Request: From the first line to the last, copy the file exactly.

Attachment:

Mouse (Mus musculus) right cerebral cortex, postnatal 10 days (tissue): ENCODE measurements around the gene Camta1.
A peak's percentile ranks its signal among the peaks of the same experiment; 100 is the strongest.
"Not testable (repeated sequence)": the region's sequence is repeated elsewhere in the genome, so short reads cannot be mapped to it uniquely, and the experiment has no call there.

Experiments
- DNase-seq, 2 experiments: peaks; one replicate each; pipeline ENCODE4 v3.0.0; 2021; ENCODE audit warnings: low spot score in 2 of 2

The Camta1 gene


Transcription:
Mouse (Mus musculus) right cerebral cortex, postnatal 10 days (tissue): ENCODE measurements around the gene Camta1.
A peak's percentile ranks its signal among the peaks of the same experiment; 100 is the strongest.
"Not testable (repeated sequence)": the region's sequence is repeated elsewhere in the genome, so short reads cannot be mapped to it uniquely, and the experiment has no call there.

Experiments
- DNase-seq, 2 experiments: peaks; one replicate each; pipeline ENCODE4 v3.0.0; 2021; ENCODE audit warnings: low spot score in 2 of 2

The Camta1 gene